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Help addressing city council questions

Discussion in 'Local Chicken Laws & Ordinances' started by aschwein, Mar 14, 2015.

  1. aschwein

    aschwein Hatching

    Jun 26, 2012
    We are working to change the ordinance in Vermillion, SD to allow chickens. Members of the city council have two main concerns: (1) that chickens will attract predators, especially along the bluff, and (2) that you can't tell if a chick is a hen or rooster. Ideas on how to address these concerns? Is there evidence that chickens are no more likely than any other animal to attract predators? Our bluff is a line between town and farmland. There are small mammals, wild turkeys, pheasants, and such along there. The homeowners at the top of the bluff own cats and dogs already. With regard to the second concern, someone could be out of compliance with the ordinance allowing only hens and not know it. Plus, what do they do with the roosters they can't have, but purchased without knowing?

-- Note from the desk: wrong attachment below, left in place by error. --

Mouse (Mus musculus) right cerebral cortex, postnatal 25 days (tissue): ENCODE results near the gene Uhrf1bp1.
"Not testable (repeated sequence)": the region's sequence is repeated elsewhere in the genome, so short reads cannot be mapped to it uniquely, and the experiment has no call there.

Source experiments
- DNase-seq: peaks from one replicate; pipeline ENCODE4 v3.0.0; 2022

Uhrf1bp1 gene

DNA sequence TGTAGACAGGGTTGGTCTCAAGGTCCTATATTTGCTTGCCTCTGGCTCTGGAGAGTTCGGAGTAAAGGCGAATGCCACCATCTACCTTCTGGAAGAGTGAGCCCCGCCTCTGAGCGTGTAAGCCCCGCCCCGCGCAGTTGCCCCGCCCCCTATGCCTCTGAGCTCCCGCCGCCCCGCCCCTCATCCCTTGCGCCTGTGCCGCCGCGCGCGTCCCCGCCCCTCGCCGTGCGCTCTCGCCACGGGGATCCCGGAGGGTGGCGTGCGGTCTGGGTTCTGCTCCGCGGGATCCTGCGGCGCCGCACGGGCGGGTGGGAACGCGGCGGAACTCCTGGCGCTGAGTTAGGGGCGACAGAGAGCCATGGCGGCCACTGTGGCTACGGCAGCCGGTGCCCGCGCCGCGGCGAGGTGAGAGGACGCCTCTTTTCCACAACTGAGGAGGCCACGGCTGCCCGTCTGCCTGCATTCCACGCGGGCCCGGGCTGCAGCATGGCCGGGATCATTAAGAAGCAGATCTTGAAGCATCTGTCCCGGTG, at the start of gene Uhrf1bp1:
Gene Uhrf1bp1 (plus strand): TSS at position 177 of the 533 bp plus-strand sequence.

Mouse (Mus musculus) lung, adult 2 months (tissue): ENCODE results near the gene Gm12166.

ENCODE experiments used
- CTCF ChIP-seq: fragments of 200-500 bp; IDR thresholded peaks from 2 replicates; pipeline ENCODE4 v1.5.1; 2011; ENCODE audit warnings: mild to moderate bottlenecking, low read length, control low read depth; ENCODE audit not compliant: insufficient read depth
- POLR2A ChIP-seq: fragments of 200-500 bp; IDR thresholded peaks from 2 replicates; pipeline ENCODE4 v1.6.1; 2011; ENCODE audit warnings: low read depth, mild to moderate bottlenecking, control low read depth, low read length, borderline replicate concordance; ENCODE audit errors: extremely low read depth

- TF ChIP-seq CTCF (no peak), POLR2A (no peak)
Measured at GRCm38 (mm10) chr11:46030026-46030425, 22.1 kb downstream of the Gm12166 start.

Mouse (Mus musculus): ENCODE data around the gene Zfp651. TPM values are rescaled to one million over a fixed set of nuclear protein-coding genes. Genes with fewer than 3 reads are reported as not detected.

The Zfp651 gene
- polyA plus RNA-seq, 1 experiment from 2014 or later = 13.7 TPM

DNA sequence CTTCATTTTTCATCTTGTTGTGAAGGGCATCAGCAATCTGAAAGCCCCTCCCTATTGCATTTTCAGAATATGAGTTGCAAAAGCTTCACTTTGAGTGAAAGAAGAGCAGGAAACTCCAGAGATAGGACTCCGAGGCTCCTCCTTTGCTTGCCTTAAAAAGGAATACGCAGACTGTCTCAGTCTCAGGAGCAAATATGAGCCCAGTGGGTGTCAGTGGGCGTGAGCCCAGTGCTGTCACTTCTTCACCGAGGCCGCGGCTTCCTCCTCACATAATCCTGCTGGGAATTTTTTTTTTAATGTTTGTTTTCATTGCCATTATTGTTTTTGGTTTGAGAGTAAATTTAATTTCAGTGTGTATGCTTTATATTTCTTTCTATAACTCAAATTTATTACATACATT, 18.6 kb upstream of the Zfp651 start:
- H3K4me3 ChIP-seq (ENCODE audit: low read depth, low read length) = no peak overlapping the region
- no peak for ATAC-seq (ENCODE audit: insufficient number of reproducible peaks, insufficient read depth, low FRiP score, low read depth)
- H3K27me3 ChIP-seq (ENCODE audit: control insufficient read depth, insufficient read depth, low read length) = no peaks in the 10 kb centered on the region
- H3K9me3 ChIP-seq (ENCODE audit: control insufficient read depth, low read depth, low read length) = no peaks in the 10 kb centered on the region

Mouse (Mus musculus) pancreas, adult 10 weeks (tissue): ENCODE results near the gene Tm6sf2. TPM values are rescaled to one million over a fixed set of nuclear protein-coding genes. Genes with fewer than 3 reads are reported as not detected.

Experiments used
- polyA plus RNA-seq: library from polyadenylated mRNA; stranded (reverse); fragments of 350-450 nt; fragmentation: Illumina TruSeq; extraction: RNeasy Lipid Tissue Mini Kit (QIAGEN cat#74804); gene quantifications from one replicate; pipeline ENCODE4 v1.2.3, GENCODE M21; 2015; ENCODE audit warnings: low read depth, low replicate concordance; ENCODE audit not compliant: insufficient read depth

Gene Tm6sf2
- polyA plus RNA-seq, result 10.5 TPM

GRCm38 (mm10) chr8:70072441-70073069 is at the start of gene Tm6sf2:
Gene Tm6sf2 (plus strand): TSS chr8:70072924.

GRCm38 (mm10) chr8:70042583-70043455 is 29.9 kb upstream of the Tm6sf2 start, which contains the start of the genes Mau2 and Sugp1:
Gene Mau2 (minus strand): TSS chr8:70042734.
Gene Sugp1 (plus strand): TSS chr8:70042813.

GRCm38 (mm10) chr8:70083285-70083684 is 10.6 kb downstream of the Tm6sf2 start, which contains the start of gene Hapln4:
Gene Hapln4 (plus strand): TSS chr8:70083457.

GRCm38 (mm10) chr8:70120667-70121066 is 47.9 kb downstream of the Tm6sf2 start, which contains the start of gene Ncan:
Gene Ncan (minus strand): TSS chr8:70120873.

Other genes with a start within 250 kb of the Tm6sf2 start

2. Ridgerunner

    Ridgerunner Free Ranging

    Feb 2, 2009
    Southeast Louisiana
    Will chickens attract predators? Kinda sorta. You already have predators. They are currently eating cats, song birds, mice, rats, and other animals that live in conjunction with civilization. Especially they are eating garbage. Will chickens bring in other predators from out of town? Not really but they are another potential target. In town, dogs are probably the biggest threat to chickens. Not wild feral dogs but Barfy from next door.